It is disappointing when politicians stir up racial and religious tensions for their own political purposes. And it’s not politicians on the Right I’m talking about. It’s Bill Shorten, who spent the better part of last week trying to mobilise ethnic and religious communities against increasingly likely changes to section 18C of the Racial Discrimination Act, with warnings of “a new foothold for divisive and hateful abuse”.
As part of his crusade, Shorten has pointed to the bogeyman of a “green light” to anti-Semitism; tactics that are as predictable as they are patronising. What Shorten doesn’t understand is that many Jewish Australians, myself included, share the same concerns about 18C as an increasing number of people in the wider community.
Specifically, that banning forms of expression merely because they are “insulting” or “offensive” is inherently incompatible with the right to free speech.
Public opinion has no doubt been shifted by recent incidents like the 3-year case against three university students because of harmless Facebook banter and the spectacle of a satirical cartoon coming under investigation by a government commission.
Incidents like this have nothing to do with “hate speech” – as nebulous a concept as that is – but about the Orwellian idea that the state can determine – and prevent – things as subjective as insult and offence.
To be sure, many Jewish community organisations do support 18C. But other Jewish voices are among those arguing that change is needed.
Former judge James Spigelman, delivering – ironically – a speech to the Australian Human Rights Commission, has said that “declaring conduct, relevantly speech, to be unlawful, because it causes offence, goes too far. The freedom to offend is an integral component of freedom of speech”.
Robert Magid, publisher of the Australian Jewish News, argues that free speech “is the most precious of our values”.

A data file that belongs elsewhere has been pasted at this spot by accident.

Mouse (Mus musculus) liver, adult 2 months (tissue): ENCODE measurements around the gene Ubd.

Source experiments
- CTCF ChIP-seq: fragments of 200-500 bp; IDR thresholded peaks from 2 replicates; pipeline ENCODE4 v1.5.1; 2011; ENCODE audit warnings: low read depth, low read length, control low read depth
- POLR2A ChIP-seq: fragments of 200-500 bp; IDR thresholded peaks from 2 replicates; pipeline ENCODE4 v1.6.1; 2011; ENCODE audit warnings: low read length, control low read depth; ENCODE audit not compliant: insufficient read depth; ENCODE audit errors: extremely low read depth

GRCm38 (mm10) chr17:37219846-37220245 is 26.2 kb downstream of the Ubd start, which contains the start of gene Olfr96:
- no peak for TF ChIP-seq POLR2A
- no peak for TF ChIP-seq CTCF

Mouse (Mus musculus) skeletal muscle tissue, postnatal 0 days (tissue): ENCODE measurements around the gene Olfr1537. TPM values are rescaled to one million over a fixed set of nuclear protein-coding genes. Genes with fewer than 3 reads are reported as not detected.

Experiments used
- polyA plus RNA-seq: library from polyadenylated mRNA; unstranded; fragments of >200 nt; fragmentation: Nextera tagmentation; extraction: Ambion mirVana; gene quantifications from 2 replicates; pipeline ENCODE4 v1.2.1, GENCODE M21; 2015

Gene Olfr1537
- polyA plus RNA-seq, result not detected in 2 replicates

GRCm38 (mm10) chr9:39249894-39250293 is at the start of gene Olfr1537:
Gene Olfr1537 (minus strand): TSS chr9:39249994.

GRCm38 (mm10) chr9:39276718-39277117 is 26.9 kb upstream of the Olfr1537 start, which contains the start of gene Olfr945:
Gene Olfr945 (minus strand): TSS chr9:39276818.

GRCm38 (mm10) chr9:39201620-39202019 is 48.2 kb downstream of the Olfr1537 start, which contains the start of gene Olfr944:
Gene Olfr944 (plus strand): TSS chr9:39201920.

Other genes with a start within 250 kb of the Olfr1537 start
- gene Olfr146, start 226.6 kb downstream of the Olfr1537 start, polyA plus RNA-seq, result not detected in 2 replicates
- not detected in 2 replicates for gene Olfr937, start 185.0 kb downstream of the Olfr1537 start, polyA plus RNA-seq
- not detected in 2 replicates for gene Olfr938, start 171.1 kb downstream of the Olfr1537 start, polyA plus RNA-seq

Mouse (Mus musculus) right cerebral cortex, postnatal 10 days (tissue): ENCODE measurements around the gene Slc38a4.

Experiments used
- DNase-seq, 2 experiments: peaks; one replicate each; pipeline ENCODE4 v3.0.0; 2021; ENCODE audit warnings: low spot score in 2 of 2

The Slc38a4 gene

Restricting the free speech of others – even if it is disgusting and offensive – is not just undesirable, but counter-productive.
“Cartoons and articles have appeared which are grossly insulting to the Jewish and other communities,” Magid writes.
“But do we really want to censor them?
“There are other strings to our bow than reaching for the law.” Leading Israel advocate Alan Dershowitz, writing for The Australian, goes a step further. He warns that the “resort to censorship as a short-term response to racist expression does far more harm than good, both to the cause of anti-racism and to the cause of liberty”.
Dershowitz is not wrong.
History shows that laws against bigoted speech end up emboldening the bigots themselves.
Suppression by the state gives publicity and credibility to racist lunatics who would otherwise receive, at most, ridicule. Banned ideologies move underground and fester, away from the scrutiny of the mainstream.
There is no greater example than the laws against the “insulting of religious communities” that existed in Weimar Germany in the 1930s. They were rigorously enforced, including against prominent Nazis like Joseph Goebbels. One Nazi newspaper was the subject of no less than 36 court actions, all of which saw its circulation increase.
These laws – with hauntingly similar wording to 18C – not only failed to suppress Nazism, they were used as a vehicle to promote it. In a painful irony, the world’s first laws against hate speech preceded the most devastating anti-Semitic episode in modern history.
My grandparents were among the lucky few who got out of Europe in time. Like many others, they knew the brutality of authoritarianism that my generation is fortunate to have never experienced.
But the open and free society that we enjoy is as fragile as it is precious. It relies on fundamental civil and political rights, not least of all the freedom of speech.
The government’s recently announced inquiry into 18C is an important, if overdue, step towards reform.
In the meantime, Labor plays the race card, expecting ethnic and religious communities to obediently respond at the ballot box. It is insulting and more than a little offensive.
This article originally appeared in the Herald Sun.